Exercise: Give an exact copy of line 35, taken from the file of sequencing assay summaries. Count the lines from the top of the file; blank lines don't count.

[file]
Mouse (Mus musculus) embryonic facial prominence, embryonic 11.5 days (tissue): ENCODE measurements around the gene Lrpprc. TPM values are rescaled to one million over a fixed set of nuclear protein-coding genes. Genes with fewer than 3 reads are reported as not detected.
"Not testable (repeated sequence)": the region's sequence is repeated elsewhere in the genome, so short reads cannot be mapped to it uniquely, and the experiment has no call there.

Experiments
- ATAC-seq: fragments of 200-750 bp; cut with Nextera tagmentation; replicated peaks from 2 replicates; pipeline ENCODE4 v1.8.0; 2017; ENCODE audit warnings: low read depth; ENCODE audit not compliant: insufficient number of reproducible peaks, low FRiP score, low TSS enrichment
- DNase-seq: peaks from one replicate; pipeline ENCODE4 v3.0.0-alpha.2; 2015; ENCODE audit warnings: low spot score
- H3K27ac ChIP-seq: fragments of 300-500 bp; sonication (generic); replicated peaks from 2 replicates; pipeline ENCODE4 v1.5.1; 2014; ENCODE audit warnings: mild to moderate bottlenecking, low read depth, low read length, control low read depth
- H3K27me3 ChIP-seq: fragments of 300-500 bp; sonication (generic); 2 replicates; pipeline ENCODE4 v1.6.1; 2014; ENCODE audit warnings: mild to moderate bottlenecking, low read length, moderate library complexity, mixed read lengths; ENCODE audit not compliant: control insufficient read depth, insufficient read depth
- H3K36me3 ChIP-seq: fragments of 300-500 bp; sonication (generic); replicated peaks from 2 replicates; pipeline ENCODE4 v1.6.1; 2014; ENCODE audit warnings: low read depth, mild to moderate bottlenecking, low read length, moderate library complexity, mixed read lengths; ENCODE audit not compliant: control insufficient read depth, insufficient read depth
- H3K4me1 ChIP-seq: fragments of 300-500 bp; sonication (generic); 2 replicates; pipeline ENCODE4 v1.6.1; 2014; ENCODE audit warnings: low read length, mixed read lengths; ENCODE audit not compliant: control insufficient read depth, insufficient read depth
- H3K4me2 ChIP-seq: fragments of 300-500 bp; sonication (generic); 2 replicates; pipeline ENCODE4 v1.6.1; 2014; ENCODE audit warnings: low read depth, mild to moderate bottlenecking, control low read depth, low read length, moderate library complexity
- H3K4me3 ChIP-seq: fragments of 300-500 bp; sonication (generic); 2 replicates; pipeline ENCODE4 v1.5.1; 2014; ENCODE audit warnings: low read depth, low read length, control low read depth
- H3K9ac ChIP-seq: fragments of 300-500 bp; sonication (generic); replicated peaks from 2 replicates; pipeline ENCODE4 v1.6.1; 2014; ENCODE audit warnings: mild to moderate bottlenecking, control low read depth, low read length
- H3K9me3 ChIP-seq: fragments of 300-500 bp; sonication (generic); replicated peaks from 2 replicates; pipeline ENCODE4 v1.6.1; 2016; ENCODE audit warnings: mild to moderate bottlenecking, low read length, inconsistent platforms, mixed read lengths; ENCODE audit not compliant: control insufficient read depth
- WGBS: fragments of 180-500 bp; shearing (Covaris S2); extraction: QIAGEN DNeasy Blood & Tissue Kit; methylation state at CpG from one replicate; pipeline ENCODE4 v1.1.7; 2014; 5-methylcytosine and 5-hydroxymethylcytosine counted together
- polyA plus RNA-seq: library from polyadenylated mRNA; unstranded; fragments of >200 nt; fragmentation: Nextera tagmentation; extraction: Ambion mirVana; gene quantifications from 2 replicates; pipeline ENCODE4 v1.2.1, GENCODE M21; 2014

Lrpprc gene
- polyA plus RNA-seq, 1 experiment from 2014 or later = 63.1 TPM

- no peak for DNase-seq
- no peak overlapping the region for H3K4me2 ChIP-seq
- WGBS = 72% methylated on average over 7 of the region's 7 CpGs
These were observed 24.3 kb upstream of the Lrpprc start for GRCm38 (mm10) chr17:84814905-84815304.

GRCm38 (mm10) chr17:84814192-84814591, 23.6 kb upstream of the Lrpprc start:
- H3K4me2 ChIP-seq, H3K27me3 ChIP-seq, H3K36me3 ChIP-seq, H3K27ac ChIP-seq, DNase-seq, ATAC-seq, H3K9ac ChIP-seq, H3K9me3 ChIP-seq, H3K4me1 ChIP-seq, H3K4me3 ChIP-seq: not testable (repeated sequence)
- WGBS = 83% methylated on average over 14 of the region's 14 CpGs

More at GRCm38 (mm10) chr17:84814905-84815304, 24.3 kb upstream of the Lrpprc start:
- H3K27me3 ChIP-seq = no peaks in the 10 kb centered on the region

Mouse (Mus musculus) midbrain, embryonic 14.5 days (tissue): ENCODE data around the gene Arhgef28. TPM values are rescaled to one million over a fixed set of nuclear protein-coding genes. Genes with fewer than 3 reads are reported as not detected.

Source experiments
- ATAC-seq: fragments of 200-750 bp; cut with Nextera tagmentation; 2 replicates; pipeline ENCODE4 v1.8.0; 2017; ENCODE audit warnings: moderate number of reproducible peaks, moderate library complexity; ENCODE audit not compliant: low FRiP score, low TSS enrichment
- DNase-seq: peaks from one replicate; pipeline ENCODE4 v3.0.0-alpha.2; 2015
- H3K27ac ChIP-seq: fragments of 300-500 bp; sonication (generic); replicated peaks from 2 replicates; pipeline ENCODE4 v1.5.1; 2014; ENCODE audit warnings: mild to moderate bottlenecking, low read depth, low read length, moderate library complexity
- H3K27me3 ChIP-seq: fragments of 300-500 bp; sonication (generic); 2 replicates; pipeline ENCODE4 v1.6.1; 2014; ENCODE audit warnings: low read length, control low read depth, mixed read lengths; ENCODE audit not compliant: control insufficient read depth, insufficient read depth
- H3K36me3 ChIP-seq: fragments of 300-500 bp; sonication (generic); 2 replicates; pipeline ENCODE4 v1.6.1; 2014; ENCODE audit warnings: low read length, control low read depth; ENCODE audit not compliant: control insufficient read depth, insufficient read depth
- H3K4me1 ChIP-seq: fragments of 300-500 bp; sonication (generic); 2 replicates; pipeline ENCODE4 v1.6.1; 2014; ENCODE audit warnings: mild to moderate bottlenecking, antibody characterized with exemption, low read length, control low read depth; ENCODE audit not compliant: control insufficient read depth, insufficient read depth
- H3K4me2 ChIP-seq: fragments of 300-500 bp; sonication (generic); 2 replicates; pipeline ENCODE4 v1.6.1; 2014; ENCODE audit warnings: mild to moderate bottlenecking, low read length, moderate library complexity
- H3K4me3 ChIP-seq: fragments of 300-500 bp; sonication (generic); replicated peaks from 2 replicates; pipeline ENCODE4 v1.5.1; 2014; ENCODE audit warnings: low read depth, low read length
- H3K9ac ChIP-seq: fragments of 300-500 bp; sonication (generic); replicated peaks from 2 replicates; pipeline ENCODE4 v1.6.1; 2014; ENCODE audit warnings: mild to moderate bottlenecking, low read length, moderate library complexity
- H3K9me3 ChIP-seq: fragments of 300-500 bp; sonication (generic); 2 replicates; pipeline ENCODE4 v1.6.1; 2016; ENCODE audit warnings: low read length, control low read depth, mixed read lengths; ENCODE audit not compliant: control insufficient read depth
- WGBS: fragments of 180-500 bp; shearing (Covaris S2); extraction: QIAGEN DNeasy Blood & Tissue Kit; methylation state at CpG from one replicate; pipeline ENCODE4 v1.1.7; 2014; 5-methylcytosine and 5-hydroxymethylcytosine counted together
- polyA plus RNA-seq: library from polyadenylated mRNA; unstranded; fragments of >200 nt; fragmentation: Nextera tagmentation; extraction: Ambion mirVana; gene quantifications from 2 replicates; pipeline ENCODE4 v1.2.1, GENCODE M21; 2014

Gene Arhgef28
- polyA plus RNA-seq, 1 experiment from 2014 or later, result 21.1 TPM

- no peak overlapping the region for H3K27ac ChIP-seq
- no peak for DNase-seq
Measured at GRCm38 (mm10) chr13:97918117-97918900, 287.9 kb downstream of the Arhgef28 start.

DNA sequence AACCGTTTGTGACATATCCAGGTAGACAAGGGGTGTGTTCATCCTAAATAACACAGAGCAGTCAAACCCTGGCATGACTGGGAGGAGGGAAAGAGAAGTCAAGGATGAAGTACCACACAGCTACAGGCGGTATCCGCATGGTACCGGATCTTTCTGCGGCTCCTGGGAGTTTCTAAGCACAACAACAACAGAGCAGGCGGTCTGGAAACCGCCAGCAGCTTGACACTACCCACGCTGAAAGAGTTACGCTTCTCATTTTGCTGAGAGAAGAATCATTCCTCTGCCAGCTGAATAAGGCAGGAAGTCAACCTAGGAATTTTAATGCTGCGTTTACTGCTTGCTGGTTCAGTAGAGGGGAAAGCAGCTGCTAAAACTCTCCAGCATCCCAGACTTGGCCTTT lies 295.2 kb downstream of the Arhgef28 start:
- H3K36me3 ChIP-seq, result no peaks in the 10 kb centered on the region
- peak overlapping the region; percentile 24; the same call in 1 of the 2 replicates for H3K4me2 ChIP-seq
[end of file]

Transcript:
- H3K4me2 ChIP-seq: fragments of 300-500 bp; sonication (generic); 2 replicates; pipeline ENCODE4 v1.6.1; 2014; ENCODE audit warnings: mild to moderate bottlenecking, low read length, moderate library complexity